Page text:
Head of LAS Parole Revocation Defense Unit Honored by Statewide Defender Org

Lorraine McEvilley Selected for Jonathan E. Gradess Service of Justice Award

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Lorraine McEvilley received the Jonathan E. Gradess Service of Justice Award on Monday night during the Annual Conference of the New York State Defenders Association.

SARATOGA SPRINGS, NY (07/27/2022) (readMedia)-- Lorraine McEvilley, Director of the Parole Revocation Defense Unit (PRDU) at The Legal Aid Society (LAS) in New York City, received the Jonathan E. Gradess Service of Justice Award on Monday night during the Annual Conference of the New York State Defenders Association (NYSDA).

"Lorraine has been a tireless advocate for the rights of people who are subject to parole supervision and those who have been re-incarcerated for alleged parole violations," said NYSDA Executive Director Susan C. Bryant. "She has also shared her expertise in parole representation with NYSDA and the public defense community through training presentations, practice resources, and consultations," Bryant added. Examples given were a session entitled "Less is More Review and Practice" at NYSDA's 2021 Criminal & Family Defense Update last November and McEvilley's participation as one of several presenters at "A Whole New World of Parole Revocation" this spring.

"Lorraine is a lifelong defender, steadfast in her commitment to the people she serves," wrote Tina Luongo, Attorney in Chief of the Criminal Defense Practice at LAS. McEvilley began her public defense career at the LAS Manhattan Trial office as both a staff attorney and supervising attorney, Luongo recounted, later joining PRDU, "NYC's primary public defender representing people who were remanded at Rikers Island on parole revocation violations." Luongo stated that "[i]n that role and as the unit's Director, Lorraine's expertise in challenging carceral and parole systems helped lead NYS to pass the Less Is More Act."

McEvilley's participation in bringing about Less is More-and seeing it properly implemented-was a recurring theme in presentation of the award, as in written comments by Emily Singletary, Co-Executive Director of Unchained, on behalf of the #LessIsMoreNY Campaign: "Lorraine has been an invaluable partner to the #LessIsMoreNY campaign from its inception. She has been a leader in drafting, passing, enacting, and implementing the transformative Less is More Act to prevent reincarceration of people for technical parole violations, ensure robust due process rights for people accused of parole violations, and reward people who comply with the rules with early discharge from parole." Singletary, a leader in the Less is More movement who is not a lawyer, also praised McEvilley on a more personal level, saying that McEvilley "has taken the time to explain things to me and encourage me. She has never made me feel like an outsider and has consistently lifted up my work. She gives praise freely and is always gracious."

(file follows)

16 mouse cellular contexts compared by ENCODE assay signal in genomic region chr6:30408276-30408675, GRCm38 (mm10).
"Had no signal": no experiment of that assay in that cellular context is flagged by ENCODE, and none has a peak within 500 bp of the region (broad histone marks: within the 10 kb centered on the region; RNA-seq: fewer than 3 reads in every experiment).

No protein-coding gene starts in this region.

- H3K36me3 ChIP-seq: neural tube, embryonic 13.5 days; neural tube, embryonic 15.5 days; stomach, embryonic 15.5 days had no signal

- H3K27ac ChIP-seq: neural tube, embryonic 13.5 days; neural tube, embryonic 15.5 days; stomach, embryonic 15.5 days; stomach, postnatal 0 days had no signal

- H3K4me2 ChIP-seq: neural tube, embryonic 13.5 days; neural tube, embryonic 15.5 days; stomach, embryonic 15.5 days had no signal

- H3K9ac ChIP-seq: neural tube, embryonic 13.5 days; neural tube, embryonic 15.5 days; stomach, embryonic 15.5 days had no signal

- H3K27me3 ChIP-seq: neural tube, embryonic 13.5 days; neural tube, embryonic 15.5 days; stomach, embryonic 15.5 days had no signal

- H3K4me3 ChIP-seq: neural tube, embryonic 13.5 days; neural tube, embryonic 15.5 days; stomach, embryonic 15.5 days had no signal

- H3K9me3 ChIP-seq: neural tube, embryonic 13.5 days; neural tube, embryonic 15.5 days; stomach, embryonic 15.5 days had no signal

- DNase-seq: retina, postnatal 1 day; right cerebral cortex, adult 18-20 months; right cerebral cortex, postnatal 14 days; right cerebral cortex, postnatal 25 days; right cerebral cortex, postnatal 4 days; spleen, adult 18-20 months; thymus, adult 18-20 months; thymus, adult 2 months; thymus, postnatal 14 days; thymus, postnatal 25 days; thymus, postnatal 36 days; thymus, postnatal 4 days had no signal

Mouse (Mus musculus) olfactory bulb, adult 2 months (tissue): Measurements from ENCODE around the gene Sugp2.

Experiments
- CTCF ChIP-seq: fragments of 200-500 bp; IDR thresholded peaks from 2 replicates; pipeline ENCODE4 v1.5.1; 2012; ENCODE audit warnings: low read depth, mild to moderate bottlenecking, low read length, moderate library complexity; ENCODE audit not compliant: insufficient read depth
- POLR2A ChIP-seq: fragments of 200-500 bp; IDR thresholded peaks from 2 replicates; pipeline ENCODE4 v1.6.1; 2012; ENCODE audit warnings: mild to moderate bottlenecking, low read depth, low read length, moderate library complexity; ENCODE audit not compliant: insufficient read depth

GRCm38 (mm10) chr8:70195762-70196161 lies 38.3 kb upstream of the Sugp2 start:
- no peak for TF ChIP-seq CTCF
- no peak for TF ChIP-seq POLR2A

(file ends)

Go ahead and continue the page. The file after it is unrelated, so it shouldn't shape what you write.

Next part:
After the Less is More Act became effective on March 1st, LAS quickly filed a mass writ of habeas corpus against the New York State Department of Corrections and Community Supervision (DOCCS) on behalf of clients who were denied their rights to a release hearing guaranteed by Less Is More. McEvilley explained in a press release that "'DOCCS is simply violating the spirit and explicit intention of this transformative law by refusing to hold these release hearings for everyone in its custody ....'" She added that, given DOCCS unwillingness "'to afford our clients this due process, as clearly expressed by the law,'" the "'litigation is the only remedy to protect our clients and their newly enshrined rights.'"

McEvilley's concern for clients shines through other actions too, including during peaks of the COVID-19 pandemic. McEvilley told the New York Times in April 9, 2020, coverage of hearings being cancelled or delayed and gubernatorial releases falling short of an announced goal, "'[e]very day that they wait to release people is life-threatening at this point ....'" Over a year later, McEvilley spoke of a person who was being held on a technical parole violation for approximately a month when he contracted COVID-19 and died. "'He should have been released,'" she said. "'It's an illustration of the life-or-death situation people are in when they are locked up on parole violations.'"

The Jonathan E. Gradess Service of Justice Award, named for NYSDA's first Executive Director, commends individuals or organizations that have provided outstanding support to public defense and to NYSDA.